ValleyFogBlog


Crush ’09: Amber Ridge pressing by valleyfog
Tasting the Amber Ridge juice in increments

Tasting the Amber Ridge juice in increments

The crush is on and Jennifer and I are busier than ever this harvest season. We’re expanding our Pinot Noir portfolio quite a bit this year (more news on that in future posts), so we’re going through waves of sorting and pressing. The Amber Ridge fruit from Russian River came in first and has gone through its cold soak (5 days) and fermentation process and we pressed it in two different sessions. We pressed the 115 clone first as that fruit came in about 4 days before the 667 and 777 came in.

With 115, we moved about 40 gallons, or about 2/3 of the barrel, from the bin to a neutral oak barrel. The remaining grapes and juice were pressed in increments of .2 bars, a measurement that roughly translates to pounds-per-square inch. The pressing happens in a large EuroPress, a machine that has a bladder that slowly expands with increasingly larger amounts of pressure on the skins. The more you press, the more color and flavor you extract from the grapes. You don’t want to press Pinot too much, as you don’t want to overpower the wine with too many tannins or too much bitterness from the seeds and skins.

Jennnifer does the taste test on a sunny Sunday

Jennnifer does the taste test on a sunny Sunday

After going through various increments, we stopped at 1.1 bars. Some of the increments generated the sweetness of the grape, while others revealed earthier flavors, like herbal tea, that come from the tannins. It all mixes together to provide structure, balance and hopefully, complexity.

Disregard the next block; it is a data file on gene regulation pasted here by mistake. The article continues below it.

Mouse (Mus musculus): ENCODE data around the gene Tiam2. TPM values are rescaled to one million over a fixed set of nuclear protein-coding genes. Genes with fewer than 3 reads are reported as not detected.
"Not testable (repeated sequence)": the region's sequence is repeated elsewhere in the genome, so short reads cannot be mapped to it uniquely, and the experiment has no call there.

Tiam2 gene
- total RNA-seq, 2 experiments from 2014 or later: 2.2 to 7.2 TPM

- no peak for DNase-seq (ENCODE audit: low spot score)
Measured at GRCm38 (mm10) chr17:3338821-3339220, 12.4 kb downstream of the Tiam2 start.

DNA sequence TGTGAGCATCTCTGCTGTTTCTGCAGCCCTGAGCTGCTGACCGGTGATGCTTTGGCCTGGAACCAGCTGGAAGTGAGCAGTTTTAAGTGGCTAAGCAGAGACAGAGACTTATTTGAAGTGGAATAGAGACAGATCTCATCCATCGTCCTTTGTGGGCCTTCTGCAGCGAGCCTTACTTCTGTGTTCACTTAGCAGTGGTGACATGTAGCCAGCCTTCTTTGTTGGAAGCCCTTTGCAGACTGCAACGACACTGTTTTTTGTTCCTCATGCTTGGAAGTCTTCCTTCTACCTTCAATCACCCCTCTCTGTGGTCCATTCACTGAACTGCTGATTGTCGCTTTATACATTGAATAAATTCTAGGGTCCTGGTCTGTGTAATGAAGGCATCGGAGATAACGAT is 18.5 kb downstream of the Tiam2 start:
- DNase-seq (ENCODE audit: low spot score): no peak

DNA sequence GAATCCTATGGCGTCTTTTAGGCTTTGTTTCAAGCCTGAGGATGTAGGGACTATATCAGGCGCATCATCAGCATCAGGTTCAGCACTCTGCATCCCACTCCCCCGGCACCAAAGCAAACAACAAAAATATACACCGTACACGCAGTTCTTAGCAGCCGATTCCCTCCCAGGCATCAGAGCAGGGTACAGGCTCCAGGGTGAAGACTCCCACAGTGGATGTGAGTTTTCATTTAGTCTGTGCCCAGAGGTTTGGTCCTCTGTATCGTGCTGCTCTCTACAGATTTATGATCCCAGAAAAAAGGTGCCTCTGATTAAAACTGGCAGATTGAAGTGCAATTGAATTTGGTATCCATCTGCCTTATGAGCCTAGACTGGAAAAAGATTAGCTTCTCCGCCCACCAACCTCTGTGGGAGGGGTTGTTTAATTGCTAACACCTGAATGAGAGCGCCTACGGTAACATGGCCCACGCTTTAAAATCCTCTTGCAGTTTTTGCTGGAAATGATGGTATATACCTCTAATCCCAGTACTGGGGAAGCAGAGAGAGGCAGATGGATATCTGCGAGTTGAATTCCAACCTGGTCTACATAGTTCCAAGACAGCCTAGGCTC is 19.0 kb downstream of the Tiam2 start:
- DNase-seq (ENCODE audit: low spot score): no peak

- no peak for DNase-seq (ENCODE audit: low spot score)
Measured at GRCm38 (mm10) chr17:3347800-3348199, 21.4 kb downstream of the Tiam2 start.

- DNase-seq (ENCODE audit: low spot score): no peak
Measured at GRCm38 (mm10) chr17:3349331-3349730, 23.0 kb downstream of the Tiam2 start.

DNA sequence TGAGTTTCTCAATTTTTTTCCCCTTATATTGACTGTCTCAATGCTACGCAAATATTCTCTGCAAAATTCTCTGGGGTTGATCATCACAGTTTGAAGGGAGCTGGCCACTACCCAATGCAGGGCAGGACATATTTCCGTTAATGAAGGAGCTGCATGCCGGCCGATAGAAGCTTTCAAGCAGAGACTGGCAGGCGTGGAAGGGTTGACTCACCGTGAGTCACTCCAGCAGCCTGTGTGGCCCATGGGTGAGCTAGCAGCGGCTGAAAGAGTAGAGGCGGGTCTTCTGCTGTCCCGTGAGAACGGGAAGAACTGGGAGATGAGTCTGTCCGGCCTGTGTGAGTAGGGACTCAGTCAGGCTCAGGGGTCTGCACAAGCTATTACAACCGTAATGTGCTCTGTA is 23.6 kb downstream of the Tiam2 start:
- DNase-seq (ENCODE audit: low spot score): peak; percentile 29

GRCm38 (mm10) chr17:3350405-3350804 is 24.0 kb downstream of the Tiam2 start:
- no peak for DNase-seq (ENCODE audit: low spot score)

After filling up the rest of the barrel of 115, a few days later we went back into the winery to press the 667 and 777 clones, which were co-fermenting. After about 45 gallons of free run juice were transferred to a new Francois Freres M+ oak barrel, we went through the same pressing process, this time going up to 1.2 bars. In tasting the fermented juice, we noticed lots of red and darker fruit flavors and a nice pucker of acidity. 667 and 777 carry more tannin and up-front fruit flavor, respectively, so they will complement the 115 base that we have in the other barrel.

Now the two barrels are cozy in the winery, awaiting the occasional topping (extra wine to ensure the barrel is filled all the way to the top and no oxidation takes place) and future barrel tastings. The 2009 Amber Ridge is off to a great start and portents to be a lush and complex Pinot Noir. We’ll keep you posted on its progress throughout the year.

Gorgeous Russian River Pinot Noir wine ready for barrel

Gorgeous Russian River Pinot Noir wine ready for barrel

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2009 Harvest Has Begun by Jennifer
Amber Ridge (115) Awaiting Sorting

Amber Ridge (115) Awaiting Sorting

With all of the Waits-Mast 2008 Pinots settling into their bottles, our thoughts have eagerly turned to the 2009 harvest. With some late Spring rains and a consistently warm and dry summer, this year is shaping up to be a great harvest.

Of the different vineyards from which we source fruit, our Russian River grapes, from Amber Ridge vineyard in Windsor, California,  are usually the first to be harvested. This year was no exception; on September 9th we welcomed and sorted the first of our fruit: Dijon clone 115 from Amber Ridge. We work a lot with 115 as our base clone because of the more elegant red fruit and floral characteristics. From there, we build and integrate other clones to add structure and complexity.